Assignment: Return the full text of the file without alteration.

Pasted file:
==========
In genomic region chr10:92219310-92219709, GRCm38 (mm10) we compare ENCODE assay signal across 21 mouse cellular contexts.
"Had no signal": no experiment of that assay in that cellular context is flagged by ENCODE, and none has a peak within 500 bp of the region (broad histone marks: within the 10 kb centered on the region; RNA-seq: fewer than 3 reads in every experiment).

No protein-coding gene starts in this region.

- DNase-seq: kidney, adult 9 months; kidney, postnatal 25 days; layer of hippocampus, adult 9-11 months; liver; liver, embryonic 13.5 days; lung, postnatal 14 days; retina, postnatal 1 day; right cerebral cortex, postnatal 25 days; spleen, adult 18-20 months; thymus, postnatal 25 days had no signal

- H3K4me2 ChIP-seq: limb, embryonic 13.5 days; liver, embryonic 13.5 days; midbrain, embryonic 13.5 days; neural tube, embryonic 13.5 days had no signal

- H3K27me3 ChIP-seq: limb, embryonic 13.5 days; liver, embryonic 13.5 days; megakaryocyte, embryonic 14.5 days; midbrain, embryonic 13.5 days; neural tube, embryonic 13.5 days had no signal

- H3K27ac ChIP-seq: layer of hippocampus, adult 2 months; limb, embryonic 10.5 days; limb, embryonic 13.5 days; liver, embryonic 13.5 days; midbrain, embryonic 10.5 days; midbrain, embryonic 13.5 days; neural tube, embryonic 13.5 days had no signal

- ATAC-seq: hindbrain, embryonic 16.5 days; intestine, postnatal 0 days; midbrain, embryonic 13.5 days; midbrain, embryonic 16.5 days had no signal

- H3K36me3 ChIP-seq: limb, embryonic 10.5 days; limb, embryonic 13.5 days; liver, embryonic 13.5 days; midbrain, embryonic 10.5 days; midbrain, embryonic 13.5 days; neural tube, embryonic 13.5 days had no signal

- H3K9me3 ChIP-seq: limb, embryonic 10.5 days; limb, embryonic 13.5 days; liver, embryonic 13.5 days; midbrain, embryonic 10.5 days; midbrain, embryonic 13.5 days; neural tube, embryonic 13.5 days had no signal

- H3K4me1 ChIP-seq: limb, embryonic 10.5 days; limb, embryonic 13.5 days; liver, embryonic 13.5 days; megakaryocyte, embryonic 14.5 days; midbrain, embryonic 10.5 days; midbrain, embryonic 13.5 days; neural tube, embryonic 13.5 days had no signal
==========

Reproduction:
In genomic region chr10:92219310-92219709, GRCm38 (mm10) we compare ENCODE assay signal across 21 mouse cellular contexts.
"Had no signal": no experiment of that assay in that cellular context is flagged by ENCODE, and none has a peak within 500 bp of the region (broad histone marks: within the 10 kb centered on the region; RNA-seq: fewer than 3 reads in every experiment).

No protein-coding gene starts in this region.

- DNase-seq: kidney, adult 9 months; kidney, postnatal 25 days; layer of hippocampus, adult 9-11 months; liver; liver, embryonic 13.5 days; lung, postnatal 14 days; retina, postnatal 1 day; right cerebral cortex, postnatal 25 days; spleen, adult 18-20 months; thymus, postnatal 25 days had no signal

- H3K4me2 ChIP-seq: limb, embryonic 13.5 days; liver, embryonic 13.5 days; midbrain, embryonic 13.5 days; neural tube, embryonic 13.5 days had no signal

- H3K27me3 ChIP-seq: limb, embryonic 13.5 days; liver, embryonic 13.5 days; megakaryocyte, embryonic 14.5 days; midbrain, embryonic 13.5 days; neural tube, embryonic 13.5 days had no signal

- H3K27ac ChIP-seq: layer of hippocampus, adult 2 months; limb, embryonic 10.5 days; limb, embryonic 13.5 days; liver, embryonic 13.5 days; midbrain, embryonic 10.5 days; midbrain, embryonic 13.5 days; neural tube, embryonic 13.5 days had no signal

- ATAC-seq: hindbrain, embryonic 16.5 days; intestine, postnatal 0 days; midbrain, embryonic 13.5 days; midbrain, embryonic 16.5 days had no signal

- H3K36me3 ChIP-seq: limb, embryonic 10.5 days; limb, embryonic 13.5 days; liver, embryonic 13.5 days; midbrain, embryonic 10.5 days; midbrain, embryonic 13.5 days; neural tube, embryonic 13.5 days had no signal

- H3K9me3 ChIP-seq: limb, embryonic 10.5 days; limb, embryonic 13.5 days; liver, embryonic 13.5 days; midbrain, embryonic 10.5 days; midbrain, embryonic 13.5 days; neural tube, embryonic 13.5 days had no signal

- H3K4me1 ChIP-seq: limb, embryonic 10.5 days; limb, embryonic 13.5 days; liver, embryonic 13.5 days; megakaryocyte, embryonic 14.5 days; midbrain, embryonic 10.5 days; midbrain, embryonic 13.5 days; neural tube, embryonic 13.5 days had no signal